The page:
It's been more than three years since the body of 32-year-old Jeffrey Merriweather went missing in the post.
The man's remains were shipped via FedEx by a coroner to a special lab in Georgia, USA 2019 and have been lost in transit ever since, with his family calling it a 'nightmare you can't wake up from'.
Now, FedEx is under fire after its automated Twitter bot offered a boilerplate apology for the grave mistake.
READ NEXT: New FIFA 23 cover features 'England's best finisher' debut, plus Mbappe for the third time
After a local news outlet published a story about Mr Merriweather's missing remains, FedEx responded with a standard answer.
Referring to the missing shipment, the @FedExHelp account said in a now-deleted tweet: "Hello there. My name is Gaby. This is not the experience we want to provide.
"I am very sorry for the pending delivery. Please send a direct message, I would be happy to assist."
There is still no information on the whereabouts of the body, which was found partially decomposed in Atlanta, Georgia in 2019.
Local journalist Jennifer Brett responded to the automated tweet by saying "AI is not always the answer."
Tesla owners can soon play AAA Steam games in the driver's seat says Musk
FedEx told the Daily Mail that customers should not use FedEx to ship human remains, and that they are forbidden from being couriered.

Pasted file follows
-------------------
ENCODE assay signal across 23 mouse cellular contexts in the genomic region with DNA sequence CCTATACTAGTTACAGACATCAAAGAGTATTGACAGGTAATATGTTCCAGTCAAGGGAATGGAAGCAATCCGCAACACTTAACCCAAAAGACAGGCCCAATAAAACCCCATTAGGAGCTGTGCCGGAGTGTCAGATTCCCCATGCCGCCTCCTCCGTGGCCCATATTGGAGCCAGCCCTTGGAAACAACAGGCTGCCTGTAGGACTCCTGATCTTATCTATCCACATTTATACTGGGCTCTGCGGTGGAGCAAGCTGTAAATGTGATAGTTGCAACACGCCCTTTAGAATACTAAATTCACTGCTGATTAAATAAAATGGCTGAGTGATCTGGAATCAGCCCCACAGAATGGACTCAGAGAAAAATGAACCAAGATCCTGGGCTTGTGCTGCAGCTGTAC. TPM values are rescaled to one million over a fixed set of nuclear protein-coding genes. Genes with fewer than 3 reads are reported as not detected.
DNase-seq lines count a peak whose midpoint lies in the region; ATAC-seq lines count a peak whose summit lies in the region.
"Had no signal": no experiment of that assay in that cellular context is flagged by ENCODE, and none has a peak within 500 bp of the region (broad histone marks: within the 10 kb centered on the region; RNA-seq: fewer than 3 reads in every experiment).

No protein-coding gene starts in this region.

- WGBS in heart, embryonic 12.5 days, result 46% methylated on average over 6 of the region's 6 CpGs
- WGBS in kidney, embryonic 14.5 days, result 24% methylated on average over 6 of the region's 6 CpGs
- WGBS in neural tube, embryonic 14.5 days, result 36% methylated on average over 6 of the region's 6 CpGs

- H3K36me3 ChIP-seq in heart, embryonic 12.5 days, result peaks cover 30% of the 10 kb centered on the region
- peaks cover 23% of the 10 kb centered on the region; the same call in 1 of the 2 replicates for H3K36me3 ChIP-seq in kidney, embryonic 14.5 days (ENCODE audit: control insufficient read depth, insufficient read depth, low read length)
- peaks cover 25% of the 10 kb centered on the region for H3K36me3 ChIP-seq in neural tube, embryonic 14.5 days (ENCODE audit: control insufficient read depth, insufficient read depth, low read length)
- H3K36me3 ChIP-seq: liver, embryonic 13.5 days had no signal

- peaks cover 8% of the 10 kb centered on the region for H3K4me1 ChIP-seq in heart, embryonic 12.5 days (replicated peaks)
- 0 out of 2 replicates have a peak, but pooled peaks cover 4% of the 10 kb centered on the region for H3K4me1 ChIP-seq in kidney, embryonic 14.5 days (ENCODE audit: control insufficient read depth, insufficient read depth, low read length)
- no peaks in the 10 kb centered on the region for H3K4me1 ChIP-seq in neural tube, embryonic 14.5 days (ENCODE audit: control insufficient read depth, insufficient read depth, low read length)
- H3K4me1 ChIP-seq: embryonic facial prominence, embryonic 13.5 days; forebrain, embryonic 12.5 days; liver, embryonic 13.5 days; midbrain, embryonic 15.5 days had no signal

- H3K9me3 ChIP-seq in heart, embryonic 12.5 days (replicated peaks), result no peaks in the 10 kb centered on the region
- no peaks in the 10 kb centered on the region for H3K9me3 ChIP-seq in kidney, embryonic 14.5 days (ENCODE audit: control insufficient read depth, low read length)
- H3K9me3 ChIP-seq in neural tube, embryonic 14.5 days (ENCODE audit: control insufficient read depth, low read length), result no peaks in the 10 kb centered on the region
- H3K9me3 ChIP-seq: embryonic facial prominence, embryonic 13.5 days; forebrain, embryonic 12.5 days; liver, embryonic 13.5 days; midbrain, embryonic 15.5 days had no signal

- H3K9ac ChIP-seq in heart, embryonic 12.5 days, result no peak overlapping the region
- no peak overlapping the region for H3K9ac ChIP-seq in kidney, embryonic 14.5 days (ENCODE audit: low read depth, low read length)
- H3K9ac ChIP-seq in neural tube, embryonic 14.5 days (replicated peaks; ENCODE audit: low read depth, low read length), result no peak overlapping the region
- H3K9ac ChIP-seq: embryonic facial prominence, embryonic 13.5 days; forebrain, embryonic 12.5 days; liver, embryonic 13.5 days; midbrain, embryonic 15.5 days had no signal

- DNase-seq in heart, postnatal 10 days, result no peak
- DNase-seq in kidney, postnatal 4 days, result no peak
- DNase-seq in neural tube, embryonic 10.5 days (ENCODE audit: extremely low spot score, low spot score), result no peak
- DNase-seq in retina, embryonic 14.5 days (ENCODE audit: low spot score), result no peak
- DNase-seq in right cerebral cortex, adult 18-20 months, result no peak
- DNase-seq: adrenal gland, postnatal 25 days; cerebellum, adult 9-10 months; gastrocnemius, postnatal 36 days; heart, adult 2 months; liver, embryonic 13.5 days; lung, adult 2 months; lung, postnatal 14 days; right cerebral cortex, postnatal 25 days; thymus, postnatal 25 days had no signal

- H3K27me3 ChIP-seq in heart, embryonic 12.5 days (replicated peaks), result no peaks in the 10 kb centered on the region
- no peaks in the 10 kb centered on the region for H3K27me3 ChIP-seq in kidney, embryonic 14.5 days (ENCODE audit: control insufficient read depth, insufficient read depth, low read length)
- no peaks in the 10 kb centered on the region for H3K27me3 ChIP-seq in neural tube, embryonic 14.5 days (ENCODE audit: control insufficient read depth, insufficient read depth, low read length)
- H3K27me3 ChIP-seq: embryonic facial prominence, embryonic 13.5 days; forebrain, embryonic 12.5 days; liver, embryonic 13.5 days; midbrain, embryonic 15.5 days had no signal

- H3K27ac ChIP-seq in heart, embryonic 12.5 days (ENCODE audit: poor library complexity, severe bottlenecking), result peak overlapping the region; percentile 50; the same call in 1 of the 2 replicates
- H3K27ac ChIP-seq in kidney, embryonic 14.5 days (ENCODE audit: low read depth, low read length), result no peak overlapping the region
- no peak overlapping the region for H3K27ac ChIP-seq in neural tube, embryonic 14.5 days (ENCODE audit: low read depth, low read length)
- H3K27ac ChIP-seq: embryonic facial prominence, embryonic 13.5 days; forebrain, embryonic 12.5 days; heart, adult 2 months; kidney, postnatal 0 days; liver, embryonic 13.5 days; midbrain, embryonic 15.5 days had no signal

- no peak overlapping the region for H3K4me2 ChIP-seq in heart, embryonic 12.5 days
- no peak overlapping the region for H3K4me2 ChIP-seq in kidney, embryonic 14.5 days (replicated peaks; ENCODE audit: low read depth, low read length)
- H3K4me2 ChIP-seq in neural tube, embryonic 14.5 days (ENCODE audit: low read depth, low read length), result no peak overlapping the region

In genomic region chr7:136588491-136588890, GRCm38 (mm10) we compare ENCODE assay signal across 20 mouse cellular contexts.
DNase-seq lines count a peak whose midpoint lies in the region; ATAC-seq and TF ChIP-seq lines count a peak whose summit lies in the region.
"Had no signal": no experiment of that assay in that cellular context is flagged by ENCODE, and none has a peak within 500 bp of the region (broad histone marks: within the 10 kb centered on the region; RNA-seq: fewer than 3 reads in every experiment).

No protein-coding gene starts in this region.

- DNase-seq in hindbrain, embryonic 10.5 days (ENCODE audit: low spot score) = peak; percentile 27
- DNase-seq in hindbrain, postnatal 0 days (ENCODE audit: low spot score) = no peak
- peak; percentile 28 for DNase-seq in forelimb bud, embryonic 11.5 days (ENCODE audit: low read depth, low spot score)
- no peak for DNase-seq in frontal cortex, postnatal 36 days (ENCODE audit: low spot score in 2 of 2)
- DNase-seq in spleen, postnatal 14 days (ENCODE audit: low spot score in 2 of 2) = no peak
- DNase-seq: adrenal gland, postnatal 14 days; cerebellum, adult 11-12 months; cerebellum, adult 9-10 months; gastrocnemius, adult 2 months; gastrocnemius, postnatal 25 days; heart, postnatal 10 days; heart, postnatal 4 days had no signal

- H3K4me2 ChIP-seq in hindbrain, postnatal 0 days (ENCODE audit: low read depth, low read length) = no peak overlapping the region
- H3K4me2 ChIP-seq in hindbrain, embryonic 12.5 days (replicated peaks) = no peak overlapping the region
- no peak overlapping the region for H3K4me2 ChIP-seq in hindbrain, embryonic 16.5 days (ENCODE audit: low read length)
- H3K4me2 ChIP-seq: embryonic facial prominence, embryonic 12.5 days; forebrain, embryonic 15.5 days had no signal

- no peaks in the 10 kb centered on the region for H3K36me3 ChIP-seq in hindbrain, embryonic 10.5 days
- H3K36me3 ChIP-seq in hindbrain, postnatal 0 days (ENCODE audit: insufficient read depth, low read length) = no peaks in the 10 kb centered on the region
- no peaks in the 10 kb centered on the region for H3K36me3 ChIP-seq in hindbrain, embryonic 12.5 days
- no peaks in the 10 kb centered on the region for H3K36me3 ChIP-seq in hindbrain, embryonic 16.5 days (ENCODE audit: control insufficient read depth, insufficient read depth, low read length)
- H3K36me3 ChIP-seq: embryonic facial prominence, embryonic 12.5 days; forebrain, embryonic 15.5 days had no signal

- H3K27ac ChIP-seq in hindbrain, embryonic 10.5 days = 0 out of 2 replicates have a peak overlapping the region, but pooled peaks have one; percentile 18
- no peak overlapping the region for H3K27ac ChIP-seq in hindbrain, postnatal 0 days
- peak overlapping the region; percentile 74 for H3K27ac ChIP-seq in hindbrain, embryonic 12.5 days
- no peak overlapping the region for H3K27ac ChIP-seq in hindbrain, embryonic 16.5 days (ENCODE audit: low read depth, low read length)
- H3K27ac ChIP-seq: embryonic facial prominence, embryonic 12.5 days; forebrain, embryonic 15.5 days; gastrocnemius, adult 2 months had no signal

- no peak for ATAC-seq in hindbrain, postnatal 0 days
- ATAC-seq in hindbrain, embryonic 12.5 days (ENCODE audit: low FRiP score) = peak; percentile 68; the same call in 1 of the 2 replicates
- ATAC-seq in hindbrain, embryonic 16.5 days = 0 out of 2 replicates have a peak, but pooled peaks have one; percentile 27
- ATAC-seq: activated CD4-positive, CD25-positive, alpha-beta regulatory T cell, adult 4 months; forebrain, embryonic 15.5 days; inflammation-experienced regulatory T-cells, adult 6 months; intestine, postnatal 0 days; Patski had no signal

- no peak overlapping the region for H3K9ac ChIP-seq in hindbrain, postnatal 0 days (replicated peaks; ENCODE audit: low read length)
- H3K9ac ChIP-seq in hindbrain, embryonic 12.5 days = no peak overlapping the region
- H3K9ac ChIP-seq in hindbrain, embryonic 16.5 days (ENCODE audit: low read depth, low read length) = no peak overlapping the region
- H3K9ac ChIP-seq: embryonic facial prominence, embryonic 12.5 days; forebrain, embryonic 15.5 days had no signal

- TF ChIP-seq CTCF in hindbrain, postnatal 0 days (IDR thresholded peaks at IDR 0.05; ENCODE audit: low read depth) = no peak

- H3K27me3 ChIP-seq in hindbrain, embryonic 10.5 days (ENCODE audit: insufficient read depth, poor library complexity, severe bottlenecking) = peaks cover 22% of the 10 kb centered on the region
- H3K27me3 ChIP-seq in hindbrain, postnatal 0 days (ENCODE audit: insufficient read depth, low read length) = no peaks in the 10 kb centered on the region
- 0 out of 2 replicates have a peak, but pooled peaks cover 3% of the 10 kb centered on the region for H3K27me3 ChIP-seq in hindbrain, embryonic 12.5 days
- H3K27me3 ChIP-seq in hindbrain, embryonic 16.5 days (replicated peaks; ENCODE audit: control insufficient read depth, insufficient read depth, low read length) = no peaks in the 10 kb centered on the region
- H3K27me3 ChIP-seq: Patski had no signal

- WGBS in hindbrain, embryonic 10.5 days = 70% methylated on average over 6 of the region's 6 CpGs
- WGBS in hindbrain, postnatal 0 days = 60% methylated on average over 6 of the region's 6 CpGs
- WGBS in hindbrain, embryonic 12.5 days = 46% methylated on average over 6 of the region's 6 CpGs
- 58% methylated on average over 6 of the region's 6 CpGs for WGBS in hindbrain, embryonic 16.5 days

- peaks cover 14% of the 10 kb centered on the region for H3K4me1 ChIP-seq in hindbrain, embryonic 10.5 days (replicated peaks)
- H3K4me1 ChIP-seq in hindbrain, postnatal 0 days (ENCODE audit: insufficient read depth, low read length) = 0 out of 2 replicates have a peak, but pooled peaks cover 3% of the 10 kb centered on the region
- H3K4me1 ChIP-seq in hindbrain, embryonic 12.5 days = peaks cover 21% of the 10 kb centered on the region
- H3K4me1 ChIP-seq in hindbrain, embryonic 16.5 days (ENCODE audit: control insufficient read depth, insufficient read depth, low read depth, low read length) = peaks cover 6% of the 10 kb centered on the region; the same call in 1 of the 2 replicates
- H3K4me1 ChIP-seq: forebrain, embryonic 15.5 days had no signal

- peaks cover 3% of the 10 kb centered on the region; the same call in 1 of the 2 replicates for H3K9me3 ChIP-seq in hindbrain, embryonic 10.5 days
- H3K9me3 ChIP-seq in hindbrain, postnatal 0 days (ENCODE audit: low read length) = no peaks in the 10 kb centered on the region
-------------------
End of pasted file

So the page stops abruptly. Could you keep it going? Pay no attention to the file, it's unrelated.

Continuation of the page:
A spokesperson said: "Shipments of this nature are prohibited within the FedEx network. Our thoughts and concerns remain with the family of Mr Merriweather, however, we request that further questions be directed to the Fulton County Medical Examiners' Office," referring to the coroner that shipped the body.
The exact cause of Mr Merriweather's death is unclear, but police suspected he was the victim of a shooting.
The man's father told the Atlanta Journal-Constitution: "At this point in time, all I want is what's left of my son and put him to rest."
- Little-known iPhone trick can help clear some storage space without paying for iCloud
- Instagram adds new hidden posts you have to pay to see
- Smart tentacle glove gives you 'octopus powers' so you can grab slippery wet objects
- Disposable Elf Bar vapes could power 1200 Teslas but keep going straight in the bin
- US government bans electric cars from making loud fart noises on city streets
Source: Read Full Article